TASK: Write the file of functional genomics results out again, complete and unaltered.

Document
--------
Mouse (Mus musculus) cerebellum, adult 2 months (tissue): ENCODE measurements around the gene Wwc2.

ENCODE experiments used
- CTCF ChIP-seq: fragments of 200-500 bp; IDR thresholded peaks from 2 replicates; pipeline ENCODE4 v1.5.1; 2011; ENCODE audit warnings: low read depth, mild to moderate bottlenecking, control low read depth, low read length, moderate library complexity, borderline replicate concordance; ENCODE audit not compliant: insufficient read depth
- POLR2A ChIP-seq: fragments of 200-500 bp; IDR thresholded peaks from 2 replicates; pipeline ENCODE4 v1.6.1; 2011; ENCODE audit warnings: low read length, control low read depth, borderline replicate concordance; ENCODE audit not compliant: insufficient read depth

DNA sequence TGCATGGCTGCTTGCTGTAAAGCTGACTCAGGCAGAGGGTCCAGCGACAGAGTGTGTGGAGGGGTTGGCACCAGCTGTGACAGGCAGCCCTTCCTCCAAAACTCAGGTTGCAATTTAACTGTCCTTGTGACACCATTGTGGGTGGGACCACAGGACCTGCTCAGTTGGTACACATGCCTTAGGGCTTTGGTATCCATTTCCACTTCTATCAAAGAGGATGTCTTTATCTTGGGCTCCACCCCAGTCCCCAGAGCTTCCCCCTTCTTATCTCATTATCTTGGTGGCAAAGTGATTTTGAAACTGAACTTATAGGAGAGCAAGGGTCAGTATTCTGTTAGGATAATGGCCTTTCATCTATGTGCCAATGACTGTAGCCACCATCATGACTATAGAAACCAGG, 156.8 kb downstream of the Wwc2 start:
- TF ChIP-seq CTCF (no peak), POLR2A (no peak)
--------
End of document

Mouse (Mus musculus) cerebellum, adult 2 months (tissue): ENCODE measurements around the gene Wwc2.

ENCODE experiments used
- CTCF ChIP-seq: fragments of 200-500 bp; IDR thresholded peaks from 2 replicates; pipeline ENCODE4 v1.5.1; 2011; ENCODE audit warnings: low read depth, mild to moderate bottlenecking, control low read depth, low read length, moderate library complexity, borderline replicate concordance; ENCODE audit not compliant: insufficient read depth
- POLR2A ChIP-seq: fragments of 200-500 bp; IDR thresholded peaks from 2 replicates; pipeline ENCODE4 v1.6.1; 2011; ENCODE audit warnings: low read length, control low read depth, borderline replicate concordance; ENCODE audit not compliant: insufficient read depth

DNA sequence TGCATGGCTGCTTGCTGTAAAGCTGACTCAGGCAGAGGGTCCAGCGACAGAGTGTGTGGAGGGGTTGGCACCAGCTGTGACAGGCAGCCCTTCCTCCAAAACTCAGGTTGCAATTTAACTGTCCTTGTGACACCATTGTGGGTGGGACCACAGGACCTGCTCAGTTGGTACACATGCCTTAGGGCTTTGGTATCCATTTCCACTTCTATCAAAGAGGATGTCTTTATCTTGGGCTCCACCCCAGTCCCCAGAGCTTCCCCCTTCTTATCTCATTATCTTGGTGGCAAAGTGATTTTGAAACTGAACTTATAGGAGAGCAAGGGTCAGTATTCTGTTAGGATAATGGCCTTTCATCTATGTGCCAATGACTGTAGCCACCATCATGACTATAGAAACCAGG, 156.8 kb downstream of the Wwc2 start:
- TF ChIP-seq CTCF (no peak), POLR2A (no peak)